Peter Moskos said...

Mr. Anonymous didn't say 25-30% of cops are "bad"... he said that 20% have problems that need to be addressed. I think that's too high, but it's not a crazy point. Now this is all just half-assed conjecture anyway, but I would guess that perhaps 2 percent of cops are bad/unfit for service and maybe another 10-15 percent have problems that need to be addressed.

But who knows? I doubt it's any higher than one would find in any other occupation. Probably the bad percentage among cops is lower than one would find in non-law enforcement. And the percentage of those with "issues"? Probably a bit higher because of the job.) At least that's my guess. But a bad worker in the DMV can only do so much bad. A bad cop can do a lot of bad.

But I don't know. And there's only so far I'm willing to go with my own half-assed conjecture.

The truth is that most cops do *not* have a secret that would get them indicted if it came to light. I stand my belief (and I've said this before) that police have much more integrity/honesty/professionalism than the workers in every other occupation I've ever worked in. By far.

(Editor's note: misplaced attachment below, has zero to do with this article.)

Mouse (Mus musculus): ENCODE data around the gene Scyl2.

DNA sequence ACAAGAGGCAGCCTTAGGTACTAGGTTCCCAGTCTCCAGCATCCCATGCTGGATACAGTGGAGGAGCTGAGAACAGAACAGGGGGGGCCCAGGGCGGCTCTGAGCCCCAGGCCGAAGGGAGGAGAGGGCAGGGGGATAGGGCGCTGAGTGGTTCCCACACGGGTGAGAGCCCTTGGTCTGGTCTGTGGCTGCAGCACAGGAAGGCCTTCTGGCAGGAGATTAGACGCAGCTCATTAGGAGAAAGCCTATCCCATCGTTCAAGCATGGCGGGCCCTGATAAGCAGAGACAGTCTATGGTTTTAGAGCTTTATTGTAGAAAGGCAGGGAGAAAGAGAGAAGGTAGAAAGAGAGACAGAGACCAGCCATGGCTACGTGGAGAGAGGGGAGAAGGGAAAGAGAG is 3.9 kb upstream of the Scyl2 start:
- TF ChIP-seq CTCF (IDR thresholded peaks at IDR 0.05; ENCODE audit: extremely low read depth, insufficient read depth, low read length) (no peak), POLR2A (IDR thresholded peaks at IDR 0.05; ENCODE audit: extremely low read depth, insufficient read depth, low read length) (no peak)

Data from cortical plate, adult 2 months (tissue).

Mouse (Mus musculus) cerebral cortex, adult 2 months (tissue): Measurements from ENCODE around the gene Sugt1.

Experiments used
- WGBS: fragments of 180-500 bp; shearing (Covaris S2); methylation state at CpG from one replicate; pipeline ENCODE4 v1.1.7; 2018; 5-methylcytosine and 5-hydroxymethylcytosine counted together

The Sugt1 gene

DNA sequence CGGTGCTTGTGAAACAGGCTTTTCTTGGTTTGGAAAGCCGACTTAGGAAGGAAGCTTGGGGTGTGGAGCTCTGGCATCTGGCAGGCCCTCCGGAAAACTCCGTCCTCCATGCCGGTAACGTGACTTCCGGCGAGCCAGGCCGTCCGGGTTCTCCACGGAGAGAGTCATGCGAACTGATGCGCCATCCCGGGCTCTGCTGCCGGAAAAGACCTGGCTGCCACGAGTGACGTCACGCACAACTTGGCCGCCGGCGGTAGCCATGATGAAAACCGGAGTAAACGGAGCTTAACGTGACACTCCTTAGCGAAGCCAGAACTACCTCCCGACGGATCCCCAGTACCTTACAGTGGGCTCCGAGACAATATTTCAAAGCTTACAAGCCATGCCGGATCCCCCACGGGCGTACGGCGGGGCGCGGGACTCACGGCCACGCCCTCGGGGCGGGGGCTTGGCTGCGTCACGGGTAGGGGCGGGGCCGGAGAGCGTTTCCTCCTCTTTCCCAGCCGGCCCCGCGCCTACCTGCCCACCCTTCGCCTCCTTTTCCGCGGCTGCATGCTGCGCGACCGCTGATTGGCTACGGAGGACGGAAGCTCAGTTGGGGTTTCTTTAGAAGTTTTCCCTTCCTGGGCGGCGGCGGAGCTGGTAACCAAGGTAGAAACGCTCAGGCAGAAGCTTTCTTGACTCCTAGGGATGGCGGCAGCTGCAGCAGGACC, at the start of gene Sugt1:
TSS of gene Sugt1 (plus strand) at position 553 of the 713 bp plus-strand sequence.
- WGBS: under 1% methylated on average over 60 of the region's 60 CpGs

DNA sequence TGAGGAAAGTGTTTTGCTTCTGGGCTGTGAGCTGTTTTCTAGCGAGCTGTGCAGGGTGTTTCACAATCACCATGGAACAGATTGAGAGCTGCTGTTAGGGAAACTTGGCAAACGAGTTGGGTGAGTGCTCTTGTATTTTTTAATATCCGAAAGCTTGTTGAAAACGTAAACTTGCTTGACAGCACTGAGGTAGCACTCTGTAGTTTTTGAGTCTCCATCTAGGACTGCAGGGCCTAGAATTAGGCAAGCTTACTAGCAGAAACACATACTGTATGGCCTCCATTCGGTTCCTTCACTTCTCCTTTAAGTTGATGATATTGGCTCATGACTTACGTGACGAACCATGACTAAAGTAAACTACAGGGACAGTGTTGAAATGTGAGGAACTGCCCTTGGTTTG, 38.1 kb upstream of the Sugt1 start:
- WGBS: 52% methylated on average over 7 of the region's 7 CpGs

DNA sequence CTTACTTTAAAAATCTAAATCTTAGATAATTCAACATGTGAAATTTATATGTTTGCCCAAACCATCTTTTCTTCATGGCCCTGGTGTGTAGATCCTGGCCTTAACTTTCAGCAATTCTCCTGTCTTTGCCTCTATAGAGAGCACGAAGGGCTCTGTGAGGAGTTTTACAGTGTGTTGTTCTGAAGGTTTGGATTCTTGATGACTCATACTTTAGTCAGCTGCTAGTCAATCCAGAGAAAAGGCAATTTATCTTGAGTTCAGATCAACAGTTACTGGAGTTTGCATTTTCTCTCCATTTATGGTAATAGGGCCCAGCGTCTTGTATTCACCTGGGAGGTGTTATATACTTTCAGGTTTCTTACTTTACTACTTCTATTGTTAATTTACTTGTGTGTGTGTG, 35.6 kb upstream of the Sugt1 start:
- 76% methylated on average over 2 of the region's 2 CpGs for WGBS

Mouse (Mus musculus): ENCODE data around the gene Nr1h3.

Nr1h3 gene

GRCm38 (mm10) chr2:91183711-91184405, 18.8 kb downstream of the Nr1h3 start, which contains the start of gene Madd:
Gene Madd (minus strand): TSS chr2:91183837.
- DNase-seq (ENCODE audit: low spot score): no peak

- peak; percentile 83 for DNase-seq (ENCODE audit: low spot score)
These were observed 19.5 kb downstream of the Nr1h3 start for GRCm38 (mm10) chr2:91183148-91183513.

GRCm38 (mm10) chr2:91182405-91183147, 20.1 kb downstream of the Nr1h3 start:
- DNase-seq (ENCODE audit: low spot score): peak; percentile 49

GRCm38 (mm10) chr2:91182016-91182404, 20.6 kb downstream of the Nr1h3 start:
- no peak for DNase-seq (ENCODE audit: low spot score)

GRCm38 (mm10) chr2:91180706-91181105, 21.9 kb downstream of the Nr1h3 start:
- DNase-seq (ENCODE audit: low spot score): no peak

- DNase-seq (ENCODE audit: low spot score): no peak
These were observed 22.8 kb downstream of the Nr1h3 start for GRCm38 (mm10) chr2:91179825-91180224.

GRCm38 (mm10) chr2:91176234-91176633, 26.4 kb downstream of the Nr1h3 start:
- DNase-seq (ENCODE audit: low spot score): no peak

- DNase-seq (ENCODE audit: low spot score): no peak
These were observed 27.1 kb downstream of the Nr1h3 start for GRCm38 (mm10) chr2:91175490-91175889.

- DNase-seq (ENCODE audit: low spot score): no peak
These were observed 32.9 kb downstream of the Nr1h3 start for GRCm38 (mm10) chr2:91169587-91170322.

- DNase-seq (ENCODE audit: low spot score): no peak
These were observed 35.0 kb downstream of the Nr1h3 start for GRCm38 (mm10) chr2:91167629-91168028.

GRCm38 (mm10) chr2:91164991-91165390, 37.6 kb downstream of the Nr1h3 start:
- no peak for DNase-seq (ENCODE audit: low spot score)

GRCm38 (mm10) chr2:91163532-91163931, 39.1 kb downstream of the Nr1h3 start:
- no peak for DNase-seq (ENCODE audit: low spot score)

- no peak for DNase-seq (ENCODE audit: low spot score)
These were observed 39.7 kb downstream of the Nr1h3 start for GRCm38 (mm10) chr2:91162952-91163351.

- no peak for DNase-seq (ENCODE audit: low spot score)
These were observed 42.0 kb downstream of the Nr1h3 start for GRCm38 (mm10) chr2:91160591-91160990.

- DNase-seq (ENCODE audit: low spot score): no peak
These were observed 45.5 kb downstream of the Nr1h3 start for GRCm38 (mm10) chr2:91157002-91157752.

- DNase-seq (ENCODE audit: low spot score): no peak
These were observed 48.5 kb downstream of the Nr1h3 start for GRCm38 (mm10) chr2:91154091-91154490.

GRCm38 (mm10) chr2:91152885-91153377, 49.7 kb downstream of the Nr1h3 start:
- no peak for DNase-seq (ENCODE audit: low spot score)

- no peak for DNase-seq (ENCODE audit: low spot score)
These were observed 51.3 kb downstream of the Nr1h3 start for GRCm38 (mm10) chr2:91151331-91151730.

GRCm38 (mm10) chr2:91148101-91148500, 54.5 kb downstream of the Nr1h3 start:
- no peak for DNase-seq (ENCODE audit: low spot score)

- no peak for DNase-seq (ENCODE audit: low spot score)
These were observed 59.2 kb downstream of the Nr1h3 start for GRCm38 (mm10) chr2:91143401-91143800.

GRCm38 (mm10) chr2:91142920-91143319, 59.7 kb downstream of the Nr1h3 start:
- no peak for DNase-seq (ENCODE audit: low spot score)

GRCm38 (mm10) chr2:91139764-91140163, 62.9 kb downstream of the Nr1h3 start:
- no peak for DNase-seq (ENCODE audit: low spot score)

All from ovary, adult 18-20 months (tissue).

I think that outsiders who look in confuse what turn out to be endemic problems in police organizations: dysfunctional, closed, not conducive to communication, defensive, not clear on their mandate, mismatch between training and reality, and arbitrary discipline. Much of that, in my opinion, stems from absurd "patrol guides"/"general orders" in the context of a military-like chain-of-command that refuses to accept much less appreciate the existence of discretion and informal rules and behavior that make policing possible and humane.

Peter Moskos said...

How often do you think people's perception of bad police behavior come from cop impersonators? It's not talked about much, but it's got to matter.

Impersonators usually get arrested when they pull over a police officer for speeding. God only knows how many other people got pulled over before they just happen to stop a cop. (Luckily, given their propensity to speed, cops serve as very effective bait!)